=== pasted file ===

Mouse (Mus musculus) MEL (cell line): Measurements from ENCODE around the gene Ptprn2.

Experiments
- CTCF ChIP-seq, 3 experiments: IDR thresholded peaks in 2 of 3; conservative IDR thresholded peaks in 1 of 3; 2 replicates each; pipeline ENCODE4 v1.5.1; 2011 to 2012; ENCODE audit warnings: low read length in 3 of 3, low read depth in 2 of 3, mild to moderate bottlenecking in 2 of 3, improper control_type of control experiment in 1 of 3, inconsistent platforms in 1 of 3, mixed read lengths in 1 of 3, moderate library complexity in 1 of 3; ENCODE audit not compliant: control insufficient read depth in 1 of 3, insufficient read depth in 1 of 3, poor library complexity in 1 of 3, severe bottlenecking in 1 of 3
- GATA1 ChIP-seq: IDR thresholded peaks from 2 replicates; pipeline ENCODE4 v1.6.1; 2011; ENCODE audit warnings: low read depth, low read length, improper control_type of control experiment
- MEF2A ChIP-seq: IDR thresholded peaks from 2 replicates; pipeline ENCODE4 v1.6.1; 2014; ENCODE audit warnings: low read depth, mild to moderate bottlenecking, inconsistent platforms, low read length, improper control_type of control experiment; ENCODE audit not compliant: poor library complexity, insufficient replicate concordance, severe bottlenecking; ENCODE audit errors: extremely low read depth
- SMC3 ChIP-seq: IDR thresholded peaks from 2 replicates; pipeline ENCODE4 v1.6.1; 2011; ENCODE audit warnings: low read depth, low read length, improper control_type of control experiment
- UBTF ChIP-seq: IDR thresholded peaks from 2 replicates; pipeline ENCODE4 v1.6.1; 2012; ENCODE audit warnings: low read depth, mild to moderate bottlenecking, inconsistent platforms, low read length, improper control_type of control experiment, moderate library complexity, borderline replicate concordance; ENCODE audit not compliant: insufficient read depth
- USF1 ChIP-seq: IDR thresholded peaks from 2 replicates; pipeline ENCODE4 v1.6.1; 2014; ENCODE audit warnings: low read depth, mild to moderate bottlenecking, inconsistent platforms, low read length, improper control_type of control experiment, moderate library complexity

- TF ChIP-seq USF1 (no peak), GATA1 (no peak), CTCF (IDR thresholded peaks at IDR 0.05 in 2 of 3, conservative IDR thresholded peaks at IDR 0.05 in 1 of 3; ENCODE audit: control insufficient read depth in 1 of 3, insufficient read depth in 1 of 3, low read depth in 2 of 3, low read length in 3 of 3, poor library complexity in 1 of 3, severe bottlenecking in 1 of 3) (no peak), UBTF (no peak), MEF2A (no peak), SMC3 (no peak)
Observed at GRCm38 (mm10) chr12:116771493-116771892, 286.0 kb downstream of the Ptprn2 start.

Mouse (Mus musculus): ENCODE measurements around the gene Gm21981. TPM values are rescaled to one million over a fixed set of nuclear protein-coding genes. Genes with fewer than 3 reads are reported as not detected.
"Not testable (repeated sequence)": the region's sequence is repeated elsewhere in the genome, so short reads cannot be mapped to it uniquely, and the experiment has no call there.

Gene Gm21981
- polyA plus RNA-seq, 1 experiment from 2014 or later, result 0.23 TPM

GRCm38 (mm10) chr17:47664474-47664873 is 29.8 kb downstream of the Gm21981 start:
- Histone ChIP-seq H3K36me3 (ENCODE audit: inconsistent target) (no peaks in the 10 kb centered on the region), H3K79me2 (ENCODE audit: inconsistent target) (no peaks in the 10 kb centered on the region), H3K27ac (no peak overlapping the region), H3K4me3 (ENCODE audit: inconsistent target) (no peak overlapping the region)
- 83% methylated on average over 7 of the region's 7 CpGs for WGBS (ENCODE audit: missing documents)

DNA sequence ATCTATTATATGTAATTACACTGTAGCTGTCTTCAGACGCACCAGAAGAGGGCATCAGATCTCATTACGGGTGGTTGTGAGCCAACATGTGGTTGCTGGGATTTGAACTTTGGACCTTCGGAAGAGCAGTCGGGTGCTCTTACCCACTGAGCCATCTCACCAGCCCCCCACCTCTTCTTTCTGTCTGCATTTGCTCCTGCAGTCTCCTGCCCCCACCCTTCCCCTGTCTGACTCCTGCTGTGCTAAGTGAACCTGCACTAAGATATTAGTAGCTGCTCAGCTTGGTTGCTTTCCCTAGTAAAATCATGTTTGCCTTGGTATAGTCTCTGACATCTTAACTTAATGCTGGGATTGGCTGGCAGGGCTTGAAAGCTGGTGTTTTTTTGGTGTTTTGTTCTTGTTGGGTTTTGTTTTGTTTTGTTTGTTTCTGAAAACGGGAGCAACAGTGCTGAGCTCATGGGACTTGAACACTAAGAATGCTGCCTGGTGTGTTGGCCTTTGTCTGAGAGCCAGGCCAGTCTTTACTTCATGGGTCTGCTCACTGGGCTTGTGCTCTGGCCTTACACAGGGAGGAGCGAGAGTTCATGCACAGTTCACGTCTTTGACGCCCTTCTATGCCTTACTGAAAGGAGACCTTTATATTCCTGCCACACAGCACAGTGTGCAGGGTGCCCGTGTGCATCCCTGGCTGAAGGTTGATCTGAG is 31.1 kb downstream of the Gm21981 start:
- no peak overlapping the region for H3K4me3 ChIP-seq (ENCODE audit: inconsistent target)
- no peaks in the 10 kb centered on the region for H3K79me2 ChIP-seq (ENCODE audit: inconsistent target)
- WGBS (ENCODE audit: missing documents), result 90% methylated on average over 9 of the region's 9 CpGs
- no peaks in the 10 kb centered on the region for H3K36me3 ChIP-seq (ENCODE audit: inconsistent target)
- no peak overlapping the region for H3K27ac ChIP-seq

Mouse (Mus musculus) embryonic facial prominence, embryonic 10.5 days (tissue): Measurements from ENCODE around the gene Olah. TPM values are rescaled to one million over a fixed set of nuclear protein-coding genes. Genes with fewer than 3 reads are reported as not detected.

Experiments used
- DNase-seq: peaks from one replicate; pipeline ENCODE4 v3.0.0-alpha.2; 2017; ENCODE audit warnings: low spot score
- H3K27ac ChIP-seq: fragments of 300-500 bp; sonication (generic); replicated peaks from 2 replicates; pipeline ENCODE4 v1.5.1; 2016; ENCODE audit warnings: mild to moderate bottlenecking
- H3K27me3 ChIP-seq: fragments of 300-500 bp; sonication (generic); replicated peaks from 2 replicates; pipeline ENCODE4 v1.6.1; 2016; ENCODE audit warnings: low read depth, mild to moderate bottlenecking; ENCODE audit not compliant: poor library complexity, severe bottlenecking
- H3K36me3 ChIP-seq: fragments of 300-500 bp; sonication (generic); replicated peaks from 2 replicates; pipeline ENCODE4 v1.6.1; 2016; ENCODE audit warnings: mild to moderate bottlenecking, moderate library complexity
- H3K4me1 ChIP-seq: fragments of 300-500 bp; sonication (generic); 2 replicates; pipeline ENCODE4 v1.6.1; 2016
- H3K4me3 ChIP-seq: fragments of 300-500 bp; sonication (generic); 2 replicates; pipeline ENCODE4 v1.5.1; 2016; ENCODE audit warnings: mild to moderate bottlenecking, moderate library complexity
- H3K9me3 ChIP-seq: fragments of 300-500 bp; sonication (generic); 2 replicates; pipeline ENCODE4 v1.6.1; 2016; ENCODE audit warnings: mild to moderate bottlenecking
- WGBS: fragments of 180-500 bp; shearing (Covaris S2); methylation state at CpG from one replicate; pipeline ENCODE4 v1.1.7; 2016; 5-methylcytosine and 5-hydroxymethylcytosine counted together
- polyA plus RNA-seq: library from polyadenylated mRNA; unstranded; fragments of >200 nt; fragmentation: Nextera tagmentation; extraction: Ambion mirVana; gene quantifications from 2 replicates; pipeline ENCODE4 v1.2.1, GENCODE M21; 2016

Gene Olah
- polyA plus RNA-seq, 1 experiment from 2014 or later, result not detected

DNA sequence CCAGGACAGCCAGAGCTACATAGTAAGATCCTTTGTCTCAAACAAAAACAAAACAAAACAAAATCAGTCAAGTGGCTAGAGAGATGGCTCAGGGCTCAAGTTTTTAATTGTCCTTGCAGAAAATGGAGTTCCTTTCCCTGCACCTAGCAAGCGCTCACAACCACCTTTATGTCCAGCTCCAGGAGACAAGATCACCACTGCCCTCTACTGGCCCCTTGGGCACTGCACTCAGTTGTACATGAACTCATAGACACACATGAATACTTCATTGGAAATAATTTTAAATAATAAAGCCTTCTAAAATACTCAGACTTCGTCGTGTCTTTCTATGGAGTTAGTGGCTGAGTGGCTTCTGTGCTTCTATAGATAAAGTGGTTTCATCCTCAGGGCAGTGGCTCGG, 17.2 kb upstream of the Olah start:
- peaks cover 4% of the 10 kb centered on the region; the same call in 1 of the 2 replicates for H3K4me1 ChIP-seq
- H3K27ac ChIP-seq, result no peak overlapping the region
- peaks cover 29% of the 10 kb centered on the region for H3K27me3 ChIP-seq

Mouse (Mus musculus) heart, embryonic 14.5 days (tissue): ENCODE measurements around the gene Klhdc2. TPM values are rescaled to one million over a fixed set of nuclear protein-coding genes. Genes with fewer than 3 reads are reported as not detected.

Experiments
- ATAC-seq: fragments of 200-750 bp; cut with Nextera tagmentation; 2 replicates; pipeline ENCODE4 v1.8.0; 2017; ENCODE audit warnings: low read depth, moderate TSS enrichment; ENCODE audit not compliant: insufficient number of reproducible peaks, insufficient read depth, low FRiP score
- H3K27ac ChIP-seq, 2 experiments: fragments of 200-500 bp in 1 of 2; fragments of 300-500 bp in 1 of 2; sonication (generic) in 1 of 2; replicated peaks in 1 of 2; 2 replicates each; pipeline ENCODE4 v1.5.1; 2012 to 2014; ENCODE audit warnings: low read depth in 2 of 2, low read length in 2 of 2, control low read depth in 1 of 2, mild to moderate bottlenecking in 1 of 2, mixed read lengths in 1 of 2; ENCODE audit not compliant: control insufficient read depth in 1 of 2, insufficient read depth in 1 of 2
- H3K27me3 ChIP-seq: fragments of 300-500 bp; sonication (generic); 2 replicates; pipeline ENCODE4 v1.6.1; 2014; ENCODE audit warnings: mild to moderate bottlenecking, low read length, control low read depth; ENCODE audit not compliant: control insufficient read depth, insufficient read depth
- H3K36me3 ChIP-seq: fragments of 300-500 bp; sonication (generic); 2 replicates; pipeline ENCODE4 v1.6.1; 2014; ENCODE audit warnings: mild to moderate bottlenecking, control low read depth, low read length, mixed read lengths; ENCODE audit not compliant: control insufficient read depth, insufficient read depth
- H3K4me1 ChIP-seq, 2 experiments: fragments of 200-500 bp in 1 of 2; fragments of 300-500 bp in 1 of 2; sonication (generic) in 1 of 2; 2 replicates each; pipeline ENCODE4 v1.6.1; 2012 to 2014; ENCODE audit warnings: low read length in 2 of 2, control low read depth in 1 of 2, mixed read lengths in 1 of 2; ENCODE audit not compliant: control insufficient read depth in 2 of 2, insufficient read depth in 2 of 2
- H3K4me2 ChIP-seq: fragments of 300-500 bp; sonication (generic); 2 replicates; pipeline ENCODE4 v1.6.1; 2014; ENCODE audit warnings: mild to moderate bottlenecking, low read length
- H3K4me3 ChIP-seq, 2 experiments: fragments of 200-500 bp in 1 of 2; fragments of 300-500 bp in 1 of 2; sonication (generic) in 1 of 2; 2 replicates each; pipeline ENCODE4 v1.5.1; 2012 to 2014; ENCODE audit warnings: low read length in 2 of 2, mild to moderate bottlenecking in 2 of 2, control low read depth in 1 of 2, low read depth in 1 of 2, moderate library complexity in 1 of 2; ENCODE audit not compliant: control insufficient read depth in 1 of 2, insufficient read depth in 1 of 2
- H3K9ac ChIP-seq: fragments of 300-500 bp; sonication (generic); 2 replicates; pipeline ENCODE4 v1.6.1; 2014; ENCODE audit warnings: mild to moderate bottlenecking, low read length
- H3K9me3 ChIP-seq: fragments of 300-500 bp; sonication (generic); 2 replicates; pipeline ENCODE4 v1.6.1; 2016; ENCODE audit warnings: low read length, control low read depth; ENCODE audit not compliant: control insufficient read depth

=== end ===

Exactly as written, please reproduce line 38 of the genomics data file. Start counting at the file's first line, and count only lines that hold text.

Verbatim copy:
- peaks cover 4% of the 10 kb centered on the region; the same call in 1 of the 2 replicates for H3K4me1 ChIP-seq